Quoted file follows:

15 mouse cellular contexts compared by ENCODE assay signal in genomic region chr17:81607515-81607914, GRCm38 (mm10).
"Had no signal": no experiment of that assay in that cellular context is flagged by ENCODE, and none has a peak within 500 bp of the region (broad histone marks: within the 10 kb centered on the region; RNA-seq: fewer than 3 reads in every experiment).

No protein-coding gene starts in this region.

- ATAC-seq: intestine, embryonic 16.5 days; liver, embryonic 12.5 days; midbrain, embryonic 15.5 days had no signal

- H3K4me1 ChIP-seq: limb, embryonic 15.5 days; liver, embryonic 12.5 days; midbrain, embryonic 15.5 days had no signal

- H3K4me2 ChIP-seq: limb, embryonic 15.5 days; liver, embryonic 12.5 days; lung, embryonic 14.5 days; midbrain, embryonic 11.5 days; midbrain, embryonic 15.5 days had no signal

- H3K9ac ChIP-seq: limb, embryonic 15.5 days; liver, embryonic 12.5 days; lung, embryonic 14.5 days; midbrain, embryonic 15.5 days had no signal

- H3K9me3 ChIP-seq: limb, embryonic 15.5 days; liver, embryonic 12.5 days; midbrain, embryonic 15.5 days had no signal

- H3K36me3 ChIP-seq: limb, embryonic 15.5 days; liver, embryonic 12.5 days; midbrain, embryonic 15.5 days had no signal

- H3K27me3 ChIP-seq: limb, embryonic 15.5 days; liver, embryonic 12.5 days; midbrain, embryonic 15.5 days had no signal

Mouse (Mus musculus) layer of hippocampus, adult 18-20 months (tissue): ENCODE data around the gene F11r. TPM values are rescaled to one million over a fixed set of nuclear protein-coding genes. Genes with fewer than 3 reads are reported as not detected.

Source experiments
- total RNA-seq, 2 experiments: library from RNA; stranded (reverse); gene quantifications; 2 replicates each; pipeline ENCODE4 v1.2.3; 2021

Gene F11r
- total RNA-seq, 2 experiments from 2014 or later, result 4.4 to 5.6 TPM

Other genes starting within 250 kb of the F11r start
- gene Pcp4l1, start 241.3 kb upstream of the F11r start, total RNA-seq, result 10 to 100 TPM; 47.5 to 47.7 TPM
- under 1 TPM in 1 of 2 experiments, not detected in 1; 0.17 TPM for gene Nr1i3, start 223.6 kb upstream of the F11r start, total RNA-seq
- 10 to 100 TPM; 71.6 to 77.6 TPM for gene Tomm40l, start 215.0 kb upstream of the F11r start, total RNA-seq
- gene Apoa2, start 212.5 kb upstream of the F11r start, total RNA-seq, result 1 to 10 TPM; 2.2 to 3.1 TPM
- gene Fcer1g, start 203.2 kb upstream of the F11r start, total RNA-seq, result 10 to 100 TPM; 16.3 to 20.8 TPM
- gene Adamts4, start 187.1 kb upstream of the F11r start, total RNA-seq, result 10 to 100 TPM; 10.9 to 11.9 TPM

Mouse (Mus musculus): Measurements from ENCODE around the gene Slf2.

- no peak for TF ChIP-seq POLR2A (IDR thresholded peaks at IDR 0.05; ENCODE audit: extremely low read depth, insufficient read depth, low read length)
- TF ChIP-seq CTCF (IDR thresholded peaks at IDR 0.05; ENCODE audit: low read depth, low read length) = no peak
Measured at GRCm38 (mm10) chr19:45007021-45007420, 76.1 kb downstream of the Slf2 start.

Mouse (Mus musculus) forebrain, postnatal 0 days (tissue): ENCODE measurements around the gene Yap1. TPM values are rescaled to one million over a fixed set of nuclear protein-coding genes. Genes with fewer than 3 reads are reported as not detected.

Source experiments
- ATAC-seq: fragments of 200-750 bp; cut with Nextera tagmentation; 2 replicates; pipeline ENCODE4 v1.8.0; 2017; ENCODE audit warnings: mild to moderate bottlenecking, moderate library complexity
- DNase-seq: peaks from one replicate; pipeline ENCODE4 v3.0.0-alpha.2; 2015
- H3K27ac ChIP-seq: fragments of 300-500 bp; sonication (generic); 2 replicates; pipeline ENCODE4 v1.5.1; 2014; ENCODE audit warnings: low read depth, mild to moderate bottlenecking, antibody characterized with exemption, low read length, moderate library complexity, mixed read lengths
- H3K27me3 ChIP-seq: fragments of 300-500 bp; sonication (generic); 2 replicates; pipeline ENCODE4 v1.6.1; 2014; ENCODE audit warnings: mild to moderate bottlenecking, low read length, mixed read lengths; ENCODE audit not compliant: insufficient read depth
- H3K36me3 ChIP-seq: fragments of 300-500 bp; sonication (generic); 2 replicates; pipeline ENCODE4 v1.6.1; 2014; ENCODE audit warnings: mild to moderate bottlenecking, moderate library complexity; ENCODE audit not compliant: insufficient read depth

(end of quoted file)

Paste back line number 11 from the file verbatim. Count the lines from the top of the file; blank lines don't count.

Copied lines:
Mouse (Mus musculus) layer of hippocampus, adult 18-20 months (tissue): ENCODE data around the gene F11r. TPM values are rescaled to one million over a fixed set of nuclear protein-coding genes. Genes with fewer than 3 reads are reported as not detected.